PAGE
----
Magazine article History Today

Streamlining Shopping: Louise Curth, Gareth Shaw and Andrew Alexander Explain How the British Supermarket Was Born. (Cross Current)

Magazine article History Today

Streamlining Shopping: Louise Curth, Gareth Shaw and Andrew Alexander Explain How the British Supermarket Was Born. (Cross Current)

Article excerpt

SHOPPING FOR FOOD in supermarkets is such an everyday part of life that, for many people, it is hard to imagine a time when such shops did not exist. There are many older people, however, who remember when most groceries were sold in small, simple `counter-service' shops. Only half a century ago, most food was acquired from staff who would pick, weigh and wrap it. In a society where personalised service was the norm, few retailers believed that Britons would ever be willing to join their American cousins in `wandering round a store hunting for goods'.

The situation on the other side of the Atlantic was radically different. Retailers in the United States began to experiment with the idea of self-service food stores during the early years of the twentieth century. They had good economic reasons for doing so, ranging from the reduction in the number of staff needed, to the ability to offer greater volumes of products at lower prices. In America the success of the `Piggly Wiggly Stores' founded by Clarence Saunders in 1916 showed that consumers were very keen to purchase cheaper groceries. Although patrons were required to enter by means of a turnstile and then pass through a one-way maze of heavily stocked shelves, the concept quickly gained favour.

Other American businessmen joined the race during the depression of the 1930s. New supermarkets offered cash-strapped consumers the freedom to choose from a wide range of competitively priced pre-packaged goods at their leisure. According a British trade journal, The Grocer, supermarkets had by 1940 won 40 per cent of all food sales in the United States, a figure which rose to around 64 per cent by 1948.

On this side of the ocean, however, the concept of self-service food stores was almost unknown in the period immediately following the end of the Second World War. After years of rationing, consumers were resigned to long shopping expeditions spent queuing at grocery counters waiting to purchase limited supplies of food. Nor did the coming of peace signal the end of rationing. Immediately after the end of the war, the British economy was in a shambles. The government was faced with reallocating resources that were in short supply, rebuilding industrial potential and restoring exports. For the food trade, this signalled a continuation of a restrictive system of permits, selected food rationing and coupon cutting.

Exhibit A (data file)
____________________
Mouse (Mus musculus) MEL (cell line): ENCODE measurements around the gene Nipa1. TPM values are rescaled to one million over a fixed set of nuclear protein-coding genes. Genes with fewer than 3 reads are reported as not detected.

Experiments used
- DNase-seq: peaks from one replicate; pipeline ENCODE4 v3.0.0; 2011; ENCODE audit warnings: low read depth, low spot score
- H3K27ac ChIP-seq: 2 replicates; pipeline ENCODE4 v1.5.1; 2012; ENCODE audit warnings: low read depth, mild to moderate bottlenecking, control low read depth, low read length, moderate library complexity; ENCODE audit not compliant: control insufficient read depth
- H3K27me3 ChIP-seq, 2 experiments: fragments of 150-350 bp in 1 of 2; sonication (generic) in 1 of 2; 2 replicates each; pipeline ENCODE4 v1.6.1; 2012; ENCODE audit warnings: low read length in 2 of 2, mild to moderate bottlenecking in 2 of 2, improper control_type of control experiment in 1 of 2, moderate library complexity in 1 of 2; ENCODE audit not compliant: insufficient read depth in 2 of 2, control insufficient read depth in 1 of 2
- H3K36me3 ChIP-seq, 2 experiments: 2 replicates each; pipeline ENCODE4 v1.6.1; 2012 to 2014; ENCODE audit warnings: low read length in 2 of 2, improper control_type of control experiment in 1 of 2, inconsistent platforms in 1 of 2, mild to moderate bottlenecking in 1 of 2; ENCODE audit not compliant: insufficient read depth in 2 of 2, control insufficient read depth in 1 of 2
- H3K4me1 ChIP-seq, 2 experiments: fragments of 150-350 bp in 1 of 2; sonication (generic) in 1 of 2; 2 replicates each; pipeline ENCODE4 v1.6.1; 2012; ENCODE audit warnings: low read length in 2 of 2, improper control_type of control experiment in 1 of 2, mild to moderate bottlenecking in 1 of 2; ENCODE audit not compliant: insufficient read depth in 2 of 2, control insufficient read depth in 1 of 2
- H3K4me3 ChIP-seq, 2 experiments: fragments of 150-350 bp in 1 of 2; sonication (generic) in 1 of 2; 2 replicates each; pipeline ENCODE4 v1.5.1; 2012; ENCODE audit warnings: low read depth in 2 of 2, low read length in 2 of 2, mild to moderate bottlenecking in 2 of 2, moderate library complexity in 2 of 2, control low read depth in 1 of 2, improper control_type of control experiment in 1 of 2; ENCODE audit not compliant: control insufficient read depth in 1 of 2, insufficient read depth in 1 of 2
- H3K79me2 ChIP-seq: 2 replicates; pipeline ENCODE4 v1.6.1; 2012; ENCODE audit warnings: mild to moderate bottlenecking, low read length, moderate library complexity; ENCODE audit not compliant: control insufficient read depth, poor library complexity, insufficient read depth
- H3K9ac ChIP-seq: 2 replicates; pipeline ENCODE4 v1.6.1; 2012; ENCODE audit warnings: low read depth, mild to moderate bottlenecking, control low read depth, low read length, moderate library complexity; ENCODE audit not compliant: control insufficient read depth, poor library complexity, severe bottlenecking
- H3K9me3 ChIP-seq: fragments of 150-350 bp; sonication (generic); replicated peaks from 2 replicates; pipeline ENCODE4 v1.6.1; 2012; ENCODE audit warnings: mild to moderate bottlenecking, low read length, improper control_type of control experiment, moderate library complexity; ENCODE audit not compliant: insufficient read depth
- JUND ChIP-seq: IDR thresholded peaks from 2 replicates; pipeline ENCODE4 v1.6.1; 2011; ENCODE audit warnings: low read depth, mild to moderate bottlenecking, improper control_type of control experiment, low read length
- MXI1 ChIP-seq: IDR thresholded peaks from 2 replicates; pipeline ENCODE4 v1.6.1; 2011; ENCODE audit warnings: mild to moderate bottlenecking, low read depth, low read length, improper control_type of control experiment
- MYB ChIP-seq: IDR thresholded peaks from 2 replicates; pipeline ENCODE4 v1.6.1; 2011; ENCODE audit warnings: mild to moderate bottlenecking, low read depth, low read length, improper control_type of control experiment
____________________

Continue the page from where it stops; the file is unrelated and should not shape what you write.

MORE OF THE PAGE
As a result, housewives were still forced to wait in long queues to be served by busy assistants. Although many people hoped that more food would become available, in fact even basic items such as bread became rationed for the first time. Between July 1945 and the end of 1949 each adult was allowed only one ounce more bacon and three additional ounces of fat, and fourpenny-worth more of meat, than they had consumed during the war.

According to most contemporary accounts the continuing shortages and rationing of food were the main reasons why retailing innovations were unsustainable in the late 1940s. Yet there were other reasons too why so many British businessmen were sceptical about `Americanising' their stores. The writer J.B. Priestley argued that entering into `a huge material rat race' was `alien to the English temperament'. Others were wary of unwanted intervention by government in favour of self-service methods.

In retrospect, it seems clear that state intervention was a necessary evil which would probably have taken hold regardless of whichever party was in power. In 1945, the manifestos for all three parties stressed the need to retain control of the production and distribution of food. The Labour Party praised the `fine work' the Ministry of Food had done during the war, and pledged to maintain `a well-organised system of distribution' at home. Such controls were also promised by the Liberals, who stated that they `must remain to ensure the fair distribution of available supplies to consumers'. …

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